As autumn sets in and the vibrant colors of lush summer gardens fade away, many gardeners begin the process of putting their “beds to bed” in preparation for the cold season ahead. Yet, here in Alabama, the prolonged mild temperatures of Zone 7 still allow time for a whole new season of gardening-one that proves to be just as rewarding.
Depending on the size and location of your gardens, the transition into fall doesn’t need to be complicated. Andy Portera, co-owner of locally run Portera Landscape Design, recommends beginning the process with a few simple steps. Portera advises removing the brown leaves from plants, and snipping, or “deadheading,” any remaining flowers, such as daisies or coneflowers to help clean up perennial beds. Remove fallen leaves from the garden area, and place them into a compost bin where they can begin to degrade over the winter.
While fall gardens are typically filled with autumn’s signature warm and Earthy tones, Portera encourages playing around with a variety of colors and textures before settling on any set combination of plantings. Also keep in mind the versatile possibilities of container gardening. To showcase a greater range of colors, Portera suggests adding pansies, violas, or snapdragons. For an assortment of textures and varied heights, he recommends using kale, cabbage, ivy, sedums and heuchera.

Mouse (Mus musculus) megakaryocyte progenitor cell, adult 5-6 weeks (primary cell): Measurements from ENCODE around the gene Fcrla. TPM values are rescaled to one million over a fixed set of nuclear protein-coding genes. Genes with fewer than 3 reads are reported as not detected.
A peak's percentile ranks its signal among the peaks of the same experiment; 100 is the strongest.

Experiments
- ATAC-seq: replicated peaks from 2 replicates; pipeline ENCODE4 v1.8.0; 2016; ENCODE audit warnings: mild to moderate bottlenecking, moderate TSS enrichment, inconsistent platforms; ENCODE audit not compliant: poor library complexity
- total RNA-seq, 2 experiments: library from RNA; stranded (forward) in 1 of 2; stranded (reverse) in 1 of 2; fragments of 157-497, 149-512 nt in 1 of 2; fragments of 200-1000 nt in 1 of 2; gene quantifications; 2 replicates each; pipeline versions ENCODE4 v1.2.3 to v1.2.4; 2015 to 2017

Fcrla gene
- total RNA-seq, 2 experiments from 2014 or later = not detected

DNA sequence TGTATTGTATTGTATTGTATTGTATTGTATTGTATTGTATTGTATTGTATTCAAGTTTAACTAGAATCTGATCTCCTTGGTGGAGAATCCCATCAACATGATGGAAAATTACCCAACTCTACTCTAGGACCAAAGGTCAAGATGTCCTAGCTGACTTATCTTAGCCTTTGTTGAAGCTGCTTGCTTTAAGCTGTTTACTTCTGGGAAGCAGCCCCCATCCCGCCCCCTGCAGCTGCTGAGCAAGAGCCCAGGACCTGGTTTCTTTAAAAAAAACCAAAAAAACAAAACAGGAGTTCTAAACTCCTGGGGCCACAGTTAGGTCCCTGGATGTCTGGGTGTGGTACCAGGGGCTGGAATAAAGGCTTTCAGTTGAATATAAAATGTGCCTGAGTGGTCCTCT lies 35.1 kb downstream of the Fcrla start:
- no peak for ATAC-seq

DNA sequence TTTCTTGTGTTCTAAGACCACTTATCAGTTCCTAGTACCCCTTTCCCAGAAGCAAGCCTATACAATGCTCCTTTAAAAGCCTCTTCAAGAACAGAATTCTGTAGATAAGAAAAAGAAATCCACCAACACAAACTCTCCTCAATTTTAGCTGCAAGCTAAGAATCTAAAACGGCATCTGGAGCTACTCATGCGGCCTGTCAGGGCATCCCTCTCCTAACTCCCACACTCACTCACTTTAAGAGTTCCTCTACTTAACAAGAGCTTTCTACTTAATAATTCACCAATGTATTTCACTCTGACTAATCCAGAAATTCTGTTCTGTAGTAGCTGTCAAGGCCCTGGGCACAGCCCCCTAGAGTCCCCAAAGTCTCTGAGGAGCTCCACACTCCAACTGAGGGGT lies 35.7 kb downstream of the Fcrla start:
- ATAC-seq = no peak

Fall is an ideal time to plant and transplant trees and shrubs, explains Portera. “Dig your planting hole about 3 times as wide as the root ball and plant the tree or shrub just above the grade of the existing soil.” Be sure to water these plants diligently throughout the fall. It’s also a good idea to prune dead or dying limbs or branches from existing trees and shrubs during the fall season.
To help prepare for the upcoming springtime gardening season, spread compost over existing soil during the fall to help enrich the topsoil with microbial life. In addition, autumn is the time to be proactive in terms of applying weed control. “Apply organic pre-emergents to your planting beds and lawn to help prevent winter weeds,” says Portera, who recommends using Organic Preen, a weed control made from 100% corn gluten.
Conduct a soil test on your lawn and planting beds every 2-3 years to determine nutrients you will need to add in the spring,” says Portera. Test kits are available at the ACES office at the Botanical Gardens and at other various locations around Birmingham. For more information, tips, and ideas for fall gardening, visit Portera Landscape Design.
Written by Kate Agliata